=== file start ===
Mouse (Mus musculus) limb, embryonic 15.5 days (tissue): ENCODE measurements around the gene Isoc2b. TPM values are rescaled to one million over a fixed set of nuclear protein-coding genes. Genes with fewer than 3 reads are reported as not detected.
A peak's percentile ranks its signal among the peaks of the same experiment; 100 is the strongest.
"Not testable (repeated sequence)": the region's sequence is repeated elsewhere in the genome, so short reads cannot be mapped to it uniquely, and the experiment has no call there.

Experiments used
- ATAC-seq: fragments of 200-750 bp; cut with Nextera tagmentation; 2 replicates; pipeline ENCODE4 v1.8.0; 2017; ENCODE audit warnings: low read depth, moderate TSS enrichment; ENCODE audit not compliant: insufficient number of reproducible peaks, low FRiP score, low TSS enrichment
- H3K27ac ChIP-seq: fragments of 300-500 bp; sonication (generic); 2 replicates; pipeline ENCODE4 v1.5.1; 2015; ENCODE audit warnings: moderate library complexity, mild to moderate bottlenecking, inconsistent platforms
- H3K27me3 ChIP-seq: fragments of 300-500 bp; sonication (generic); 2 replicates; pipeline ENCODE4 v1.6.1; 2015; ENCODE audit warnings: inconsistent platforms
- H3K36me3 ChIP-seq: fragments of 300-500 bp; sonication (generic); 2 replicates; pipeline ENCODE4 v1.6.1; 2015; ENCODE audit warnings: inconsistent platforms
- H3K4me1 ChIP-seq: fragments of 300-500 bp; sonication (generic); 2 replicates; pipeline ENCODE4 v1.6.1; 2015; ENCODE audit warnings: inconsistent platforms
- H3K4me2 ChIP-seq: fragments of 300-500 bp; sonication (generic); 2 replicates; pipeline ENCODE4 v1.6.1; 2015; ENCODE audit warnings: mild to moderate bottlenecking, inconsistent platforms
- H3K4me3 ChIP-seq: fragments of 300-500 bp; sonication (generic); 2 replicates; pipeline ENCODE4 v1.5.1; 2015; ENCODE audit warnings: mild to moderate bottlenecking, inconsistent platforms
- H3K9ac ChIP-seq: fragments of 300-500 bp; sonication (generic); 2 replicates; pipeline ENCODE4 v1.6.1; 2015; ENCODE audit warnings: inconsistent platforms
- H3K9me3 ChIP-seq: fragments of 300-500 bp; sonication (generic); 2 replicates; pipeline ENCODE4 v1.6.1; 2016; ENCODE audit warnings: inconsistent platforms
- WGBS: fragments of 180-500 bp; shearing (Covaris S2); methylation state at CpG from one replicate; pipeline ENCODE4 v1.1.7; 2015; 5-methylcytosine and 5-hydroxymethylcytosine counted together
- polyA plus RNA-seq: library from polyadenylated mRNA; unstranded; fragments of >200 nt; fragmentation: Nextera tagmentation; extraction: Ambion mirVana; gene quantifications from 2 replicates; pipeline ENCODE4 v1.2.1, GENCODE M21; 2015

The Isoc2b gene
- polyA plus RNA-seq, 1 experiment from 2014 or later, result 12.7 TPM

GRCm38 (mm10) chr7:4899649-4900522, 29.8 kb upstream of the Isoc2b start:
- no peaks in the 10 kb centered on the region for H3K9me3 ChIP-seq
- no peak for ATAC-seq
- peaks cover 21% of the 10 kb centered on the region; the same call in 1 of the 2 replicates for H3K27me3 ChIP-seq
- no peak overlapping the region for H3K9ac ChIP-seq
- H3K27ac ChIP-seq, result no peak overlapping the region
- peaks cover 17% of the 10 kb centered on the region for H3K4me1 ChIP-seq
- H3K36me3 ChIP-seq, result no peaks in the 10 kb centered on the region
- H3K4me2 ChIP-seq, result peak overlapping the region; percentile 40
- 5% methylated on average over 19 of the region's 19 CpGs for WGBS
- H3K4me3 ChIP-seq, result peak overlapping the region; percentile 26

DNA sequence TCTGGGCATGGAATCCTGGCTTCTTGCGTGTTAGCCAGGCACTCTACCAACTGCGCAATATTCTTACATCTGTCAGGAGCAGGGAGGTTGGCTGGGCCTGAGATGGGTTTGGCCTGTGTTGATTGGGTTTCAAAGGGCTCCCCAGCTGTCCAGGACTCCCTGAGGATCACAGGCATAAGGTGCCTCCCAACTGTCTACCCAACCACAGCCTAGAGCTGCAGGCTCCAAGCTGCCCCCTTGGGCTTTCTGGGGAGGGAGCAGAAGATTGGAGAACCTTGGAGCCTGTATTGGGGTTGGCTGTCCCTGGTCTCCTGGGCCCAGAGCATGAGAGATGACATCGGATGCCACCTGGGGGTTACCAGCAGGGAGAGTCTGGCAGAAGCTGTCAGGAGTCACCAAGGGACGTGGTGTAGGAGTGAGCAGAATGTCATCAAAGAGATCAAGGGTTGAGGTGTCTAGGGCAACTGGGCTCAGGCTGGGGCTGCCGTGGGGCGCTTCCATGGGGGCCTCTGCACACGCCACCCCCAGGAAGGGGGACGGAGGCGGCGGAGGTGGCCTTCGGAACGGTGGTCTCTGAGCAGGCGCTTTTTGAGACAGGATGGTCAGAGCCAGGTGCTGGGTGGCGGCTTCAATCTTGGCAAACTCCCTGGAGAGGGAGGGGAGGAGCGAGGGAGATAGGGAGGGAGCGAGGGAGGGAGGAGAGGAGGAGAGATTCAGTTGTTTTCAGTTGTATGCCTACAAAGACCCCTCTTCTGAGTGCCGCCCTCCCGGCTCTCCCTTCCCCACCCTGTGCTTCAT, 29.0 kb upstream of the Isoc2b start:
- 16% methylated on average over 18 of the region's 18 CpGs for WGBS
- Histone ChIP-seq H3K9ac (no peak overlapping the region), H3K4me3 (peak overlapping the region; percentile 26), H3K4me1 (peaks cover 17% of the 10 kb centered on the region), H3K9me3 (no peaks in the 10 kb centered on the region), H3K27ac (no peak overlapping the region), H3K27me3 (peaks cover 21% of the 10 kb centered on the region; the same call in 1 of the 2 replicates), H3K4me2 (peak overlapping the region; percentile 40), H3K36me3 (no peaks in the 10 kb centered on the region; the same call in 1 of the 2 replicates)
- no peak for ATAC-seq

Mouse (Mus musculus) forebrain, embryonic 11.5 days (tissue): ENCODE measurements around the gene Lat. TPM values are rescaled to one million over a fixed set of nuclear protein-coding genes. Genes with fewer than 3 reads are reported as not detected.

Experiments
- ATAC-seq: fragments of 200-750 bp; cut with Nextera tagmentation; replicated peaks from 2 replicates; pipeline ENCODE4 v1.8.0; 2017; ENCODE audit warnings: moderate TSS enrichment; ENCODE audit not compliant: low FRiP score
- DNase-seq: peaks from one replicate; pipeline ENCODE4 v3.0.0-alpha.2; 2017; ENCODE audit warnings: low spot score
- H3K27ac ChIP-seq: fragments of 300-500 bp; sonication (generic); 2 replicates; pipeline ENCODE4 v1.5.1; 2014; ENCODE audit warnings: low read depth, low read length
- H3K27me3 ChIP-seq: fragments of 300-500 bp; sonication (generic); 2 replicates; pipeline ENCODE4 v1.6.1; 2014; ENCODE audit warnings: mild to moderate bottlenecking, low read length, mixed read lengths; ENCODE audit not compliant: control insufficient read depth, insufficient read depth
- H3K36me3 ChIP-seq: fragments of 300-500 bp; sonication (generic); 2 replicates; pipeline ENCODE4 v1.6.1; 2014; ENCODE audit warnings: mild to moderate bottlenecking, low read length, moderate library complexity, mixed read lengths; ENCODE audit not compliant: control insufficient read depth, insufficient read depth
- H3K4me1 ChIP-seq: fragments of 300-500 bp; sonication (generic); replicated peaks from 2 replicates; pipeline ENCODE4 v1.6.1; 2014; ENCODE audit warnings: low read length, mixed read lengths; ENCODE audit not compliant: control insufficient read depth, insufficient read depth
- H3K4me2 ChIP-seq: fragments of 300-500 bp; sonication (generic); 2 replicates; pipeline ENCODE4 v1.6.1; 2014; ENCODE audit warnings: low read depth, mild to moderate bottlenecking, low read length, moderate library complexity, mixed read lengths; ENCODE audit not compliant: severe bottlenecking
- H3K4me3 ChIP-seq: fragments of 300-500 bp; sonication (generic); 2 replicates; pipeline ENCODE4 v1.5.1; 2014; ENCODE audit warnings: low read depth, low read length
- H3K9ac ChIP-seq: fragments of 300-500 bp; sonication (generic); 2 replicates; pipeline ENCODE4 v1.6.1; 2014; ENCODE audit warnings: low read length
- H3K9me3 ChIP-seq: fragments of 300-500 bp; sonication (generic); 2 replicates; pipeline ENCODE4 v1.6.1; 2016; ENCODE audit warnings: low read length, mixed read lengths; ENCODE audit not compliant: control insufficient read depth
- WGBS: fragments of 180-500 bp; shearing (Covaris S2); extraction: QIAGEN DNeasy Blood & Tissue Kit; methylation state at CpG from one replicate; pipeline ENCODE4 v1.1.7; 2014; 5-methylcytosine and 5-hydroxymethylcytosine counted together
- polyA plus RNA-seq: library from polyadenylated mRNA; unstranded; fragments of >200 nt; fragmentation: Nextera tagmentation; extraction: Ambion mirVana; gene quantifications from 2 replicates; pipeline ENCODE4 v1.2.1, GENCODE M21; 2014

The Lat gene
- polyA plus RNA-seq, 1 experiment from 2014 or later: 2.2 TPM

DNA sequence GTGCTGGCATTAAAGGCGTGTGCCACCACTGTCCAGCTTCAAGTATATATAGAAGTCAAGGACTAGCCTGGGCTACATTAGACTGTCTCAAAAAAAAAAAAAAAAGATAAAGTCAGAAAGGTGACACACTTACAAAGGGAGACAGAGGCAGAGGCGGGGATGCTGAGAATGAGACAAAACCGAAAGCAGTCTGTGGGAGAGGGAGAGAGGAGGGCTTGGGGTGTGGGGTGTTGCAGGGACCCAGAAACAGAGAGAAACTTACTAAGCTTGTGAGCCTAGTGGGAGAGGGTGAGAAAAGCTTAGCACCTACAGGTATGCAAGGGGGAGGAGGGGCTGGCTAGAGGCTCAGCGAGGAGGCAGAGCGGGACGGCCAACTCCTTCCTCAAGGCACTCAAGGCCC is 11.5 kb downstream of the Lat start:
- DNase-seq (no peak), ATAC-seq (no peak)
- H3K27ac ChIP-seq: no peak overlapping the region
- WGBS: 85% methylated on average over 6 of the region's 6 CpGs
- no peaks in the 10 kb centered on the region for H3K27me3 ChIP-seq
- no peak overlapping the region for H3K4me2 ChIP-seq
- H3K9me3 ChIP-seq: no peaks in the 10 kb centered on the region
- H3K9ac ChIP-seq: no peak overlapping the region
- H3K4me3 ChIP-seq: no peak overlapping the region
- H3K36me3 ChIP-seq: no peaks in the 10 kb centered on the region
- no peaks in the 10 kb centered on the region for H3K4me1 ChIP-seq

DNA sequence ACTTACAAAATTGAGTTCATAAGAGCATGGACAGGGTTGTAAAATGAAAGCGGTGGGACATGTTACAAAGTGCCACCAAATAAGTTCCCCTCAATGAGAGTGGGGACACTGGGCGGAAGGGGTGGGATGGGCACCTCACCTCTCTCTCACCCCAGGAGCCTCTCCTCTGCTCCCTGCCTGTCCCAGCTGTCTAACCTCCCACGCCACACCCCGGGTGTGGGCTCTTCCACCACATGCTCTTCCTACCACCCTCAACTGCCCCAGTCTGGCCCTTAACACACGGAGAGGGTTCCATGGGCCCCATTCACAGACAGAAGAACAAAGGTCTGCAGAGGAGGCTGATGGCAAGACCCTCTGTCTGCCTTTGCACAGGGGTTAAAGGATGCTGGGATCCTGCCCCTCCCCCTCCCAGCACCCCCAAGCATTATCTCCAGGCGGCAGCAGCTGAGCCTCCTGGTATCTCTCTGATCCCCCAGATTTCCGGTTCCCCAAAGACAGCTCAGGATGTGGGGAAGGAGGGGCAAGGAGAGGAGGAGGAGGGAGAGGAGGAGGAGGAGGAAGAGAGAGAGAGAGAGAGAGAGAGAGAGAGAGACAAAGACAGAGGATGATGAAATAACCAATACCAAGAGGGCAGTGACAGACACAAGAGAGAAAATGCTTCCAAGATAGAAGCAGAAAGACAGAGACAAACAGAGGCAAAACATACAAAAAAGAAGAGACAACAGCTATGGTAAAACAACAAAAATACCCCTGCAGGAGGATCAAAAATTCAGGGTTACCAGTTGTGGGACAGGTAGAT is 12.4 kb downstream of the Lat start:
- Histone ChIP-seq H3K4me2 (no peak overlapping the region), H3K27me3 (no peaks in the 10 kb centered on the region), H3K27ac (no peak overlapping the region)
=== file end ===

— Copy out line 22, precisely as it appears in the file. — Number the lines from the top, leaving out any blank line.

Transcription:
- no peak overlapping the region for H3K9ac ChIP-seq